“Suisai Beauty Clear Powder [a cleanser] is still very popular, with monthly production sometimes three times the amount we were producing in 2014, and sales for the entire Suisai brand jumping to three times that of 2014,” he says.
Kanebo is also leveraging its cosmetics success with visitors by selling branded tights – with its Kanebo Excellence range “selling strongly among foreign tourists”, Yamada says, along with its Freeplus and Kate personal care products.
A major incentive for foreign consumers has been the introduction, in October 2014, of new rules on buying duty free products that extended the designation to beauty and personal care items. This has changed the tourist market. While previously it was the premium brands that had attracted the big-spending visitors, this has now expanded to other price points in the market, with outlets ranging from drugstores and pharmacists to convenience stores all looking to meet the needs of inbound tourists.
To make tourists’ lives even easier, airport-style duty free shops are being established in Japanese cities, which allow customers to buy items without the 8% consumption tax and other duties usually charged, and then collect their purchases at the airport as they depart Japan.
The Mitsukoshi department store in Tokyo’s upmarket Ginza district opened a duty free outlet in late January, while Takashimaya Co is working with All Nippon Airways Trading Co and South Korea’s Hotel Shilla Co to set up a similar boutique in early 2017. Takashimaya is also planning another duty free outlet at its Osaka department store.
Meanwhile, some of Japan’s largest brands are being even more proactive as they reach out to a new customer base.
Shiseido, for example, has equipped its staff at many specialist outlets with tablets that can provide descriptions of its products in multiple languages, while a new app developed in conjunction with IBM permits its nearly 10,000 beauty consultants in Japan to provide new customer services, inform them of product improvements and social media innovations.
One module on the app sets up a virtual community for beauty consultants, enabling them to share tips and tricks as well as commenting on each other’s ideas.
Pola Orbis Holdings started English-language classes for staff working with its premium Three skin care and cosmetic brand, while Fancl Corp, which manufactures cosmetics and dietary supplements, has increased numbers of sales staff who speak foreign languages at its flagship Ginza store.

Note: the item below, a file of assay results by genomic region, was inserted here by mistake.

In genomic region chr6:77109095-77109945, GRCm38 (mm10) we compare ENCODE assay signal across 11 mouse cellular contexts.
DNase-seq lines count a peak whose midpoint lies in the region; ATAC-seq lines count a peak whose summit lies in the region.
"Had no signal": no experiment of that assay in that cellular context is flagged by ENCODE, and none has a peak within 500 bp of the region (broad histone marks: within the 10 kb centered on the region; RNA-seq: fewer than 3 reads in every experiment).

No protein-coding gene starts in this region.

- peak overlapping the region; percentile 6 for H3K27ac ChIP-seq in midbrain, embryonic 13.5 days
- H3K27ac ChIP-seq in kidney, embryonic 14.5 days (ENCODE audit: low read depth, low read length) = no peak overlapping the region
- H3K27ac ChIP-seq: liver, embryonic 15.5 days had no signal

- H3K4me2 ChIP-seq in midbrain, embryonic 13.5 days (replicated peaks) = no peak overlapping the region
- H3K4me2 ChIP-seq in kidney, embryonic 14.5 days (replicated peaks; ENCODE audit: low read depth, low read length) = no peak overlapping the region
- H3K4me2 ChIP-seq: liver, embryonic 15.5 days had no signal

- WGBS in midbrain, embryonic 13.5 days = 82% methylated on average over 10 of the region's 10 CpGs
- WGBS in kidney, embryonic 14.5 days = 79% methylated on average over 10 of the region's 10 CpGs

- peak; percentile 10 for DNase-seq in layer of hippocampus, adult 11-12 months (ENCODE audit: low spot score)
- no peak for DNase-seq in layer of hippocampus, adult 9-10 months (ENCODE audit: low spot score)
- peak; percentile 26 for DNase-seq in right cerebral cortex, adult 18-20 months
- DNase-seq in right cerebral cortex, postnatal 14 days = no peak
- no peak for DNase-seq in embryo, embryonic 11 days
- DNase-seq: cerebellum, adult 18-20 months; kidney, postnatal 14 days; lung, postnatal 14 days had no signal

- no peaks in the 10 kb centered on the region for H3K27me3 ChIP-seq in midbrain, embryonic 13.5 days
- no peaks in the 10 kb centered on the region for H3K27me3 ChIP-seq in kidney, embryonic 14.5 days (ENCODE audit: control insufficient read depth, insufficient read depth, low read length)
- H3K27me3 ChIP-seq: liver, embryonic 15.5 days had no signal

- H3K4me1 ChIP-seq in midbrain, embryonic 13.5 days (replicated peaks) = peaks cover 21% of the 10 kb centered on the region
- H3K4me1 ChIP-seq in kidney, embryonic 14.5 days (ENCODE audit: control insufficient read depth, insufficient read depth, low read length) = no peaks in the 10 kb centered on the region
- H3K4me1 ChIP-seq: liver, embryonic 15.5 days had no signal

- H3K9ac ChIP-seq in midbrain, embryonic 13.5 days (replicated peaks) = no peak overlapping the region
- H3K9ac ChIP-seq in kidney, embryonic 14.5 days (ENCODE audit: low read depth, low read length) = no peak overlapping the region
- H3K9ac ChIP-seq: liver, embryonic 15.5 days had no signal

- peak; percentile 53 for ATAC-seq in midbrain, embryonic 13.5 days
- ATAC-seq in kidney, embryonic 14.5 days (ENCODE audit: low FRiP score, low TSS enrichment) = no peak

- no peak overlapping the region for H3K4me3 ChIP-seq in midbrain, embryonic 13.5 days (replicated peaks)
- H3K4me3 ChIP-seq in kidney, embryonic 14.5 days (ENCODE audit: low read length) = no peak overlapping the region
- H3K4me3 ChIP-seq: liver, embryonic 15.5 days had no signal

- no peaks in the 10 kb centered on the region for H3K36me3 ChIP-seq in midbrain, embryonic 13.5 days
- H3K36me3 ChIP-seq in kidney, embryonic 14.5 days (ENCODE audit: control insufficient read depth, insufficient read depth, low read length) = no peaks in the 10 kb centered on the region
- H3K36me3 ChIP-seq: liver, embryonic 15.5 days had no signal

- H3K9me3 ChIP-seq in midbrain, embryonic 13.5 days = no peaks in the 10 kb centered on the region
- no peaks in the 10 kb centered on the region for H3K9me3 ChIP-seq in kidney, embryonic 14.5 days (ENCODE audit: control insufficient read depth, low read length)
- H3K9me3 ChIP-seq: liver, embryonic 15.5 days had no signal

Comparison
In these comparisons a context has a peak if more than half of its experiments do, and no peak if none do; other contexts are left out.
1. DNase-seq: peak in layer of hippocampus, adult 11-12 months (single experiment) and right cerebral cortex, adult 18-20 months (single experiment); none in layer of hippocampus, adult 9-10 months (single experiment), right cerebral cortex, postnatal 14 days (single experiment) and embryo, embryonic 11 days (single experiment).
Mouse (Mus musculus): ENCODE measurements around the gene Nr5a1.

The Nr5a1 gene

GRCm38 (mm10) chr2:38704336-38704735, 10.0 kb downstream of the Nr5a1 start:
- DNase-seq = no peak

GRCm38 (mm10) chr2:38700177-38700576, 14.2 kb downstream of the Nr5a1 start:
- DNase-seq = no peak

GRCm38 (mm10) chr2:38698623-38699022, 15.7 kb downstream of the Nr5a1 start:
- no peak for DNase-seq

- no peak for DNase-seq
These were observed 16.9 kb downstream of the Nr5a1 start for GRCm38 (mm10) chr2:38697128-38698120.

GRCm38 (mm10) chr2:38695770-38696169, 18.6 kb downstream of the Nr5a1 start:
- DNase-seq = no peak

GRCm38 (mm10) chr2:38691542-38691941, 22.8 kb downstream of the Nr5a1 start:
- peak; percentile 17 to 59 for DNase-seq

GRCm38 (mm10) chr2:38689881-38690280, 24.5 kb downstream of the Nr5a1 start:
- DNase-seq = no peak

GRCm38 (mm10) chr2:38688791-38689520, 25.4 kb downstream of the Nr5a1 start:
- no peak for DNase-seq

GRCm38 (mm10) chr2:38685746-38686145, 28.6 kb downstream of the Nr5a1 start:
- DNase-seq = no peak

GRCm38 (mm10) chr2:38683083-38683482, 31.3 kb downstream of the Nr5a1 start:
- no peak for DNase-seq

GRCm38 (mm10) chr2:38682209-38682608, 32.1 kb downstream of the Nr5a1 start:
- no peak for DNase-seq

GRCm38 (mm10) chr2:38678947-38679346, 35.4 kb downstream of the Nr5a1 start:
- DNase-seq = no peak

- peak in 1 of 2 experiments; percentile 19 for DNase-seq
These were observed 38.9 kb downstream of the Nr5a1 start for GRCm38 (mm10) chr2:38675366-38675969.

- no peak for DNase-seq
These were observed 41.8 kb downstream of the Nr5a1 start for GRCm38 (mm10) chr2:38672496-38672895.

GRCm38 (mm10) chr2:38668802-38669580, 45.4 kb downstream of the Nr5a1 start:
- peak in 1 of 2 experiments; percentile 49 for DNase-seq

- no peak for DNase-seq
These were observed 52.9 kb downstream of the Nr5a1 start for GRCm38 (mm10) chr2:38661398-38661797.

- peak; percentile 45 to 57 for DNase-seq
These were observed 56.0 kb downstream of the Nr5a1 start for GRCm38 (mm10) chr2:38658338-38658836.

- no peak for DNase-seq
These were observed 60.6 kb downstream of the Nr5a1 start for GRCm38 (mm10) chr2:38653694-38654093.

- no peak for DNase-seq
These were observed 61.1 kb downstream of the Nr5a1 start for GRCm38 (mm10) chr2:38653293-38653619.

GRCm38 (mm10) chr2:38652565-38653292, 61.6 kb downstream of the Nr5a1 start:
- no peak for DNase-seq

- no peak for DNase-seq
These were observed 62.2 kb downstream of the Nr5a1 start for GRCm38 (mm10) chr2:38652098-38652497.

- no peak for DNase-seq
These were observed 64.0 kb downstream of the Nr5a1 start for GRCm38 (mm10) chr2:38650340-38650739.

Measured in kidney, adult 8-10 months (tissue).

Of course, while foreign tourists are accounting for an increasing proportion of sales, Japan’s cosmetics and personal care companies know they need to keep their core customers happy with new and improved products and services. And given Japan’s ageing population, that means providing products for an older demographic.
“Consumers in this age group have relatively high disposable incomes and it is commonly believed that they have a positive and forward-looking attitude, resulting in active consumption as they want to invest in high quality products in order to maintain a youthful appearance,” concluded market research group Euromonitor International in its most recent report on the condition of the Japanese beauty and personal care market.
Analysts believe consumers aged over 60 will account for more than half of all Japanese beauty and personal care sales within a few years
Consequently, this group of consumers is “the main driving force” in the sector, in particular in the areas of skin care, colour cosmetics, hair care, sun care and oral care.
Companies sensed the opportunities in meeting the needs of the older generation here some years ago, with new launches targeted at this age sector accelerating in 2014.
Shiseido launched its Prior brand range of skin care, hair care and make-up products in January 2015, following the introduction by Kao of its Primavista Dia make-up collection range, Kanebo unveiling Coffret D’or make-up and lipstick and Kosé releasing its Elsia skin care, hair care and make-up collection.
Analysts believe consumers aged over 60 will account for more than half of all Japanese beauty and personal care sales within a few years, so many manufacturers have carved out a new niche – known as ‘pre-senior’ – in an effort to develop a long term relationship with the consumer.
“We renewed our Evita brand in September 2015, targeting women over 50 who spent their 20s in Japan’s ‘bubble era’ and are seen as a generation that actively embraces consumption,” says Kanebo’s Yamada.
The brand’s communication and package design have undergone a makeover and now convey a “brighter and more glamorous brand image”, Yamada adds.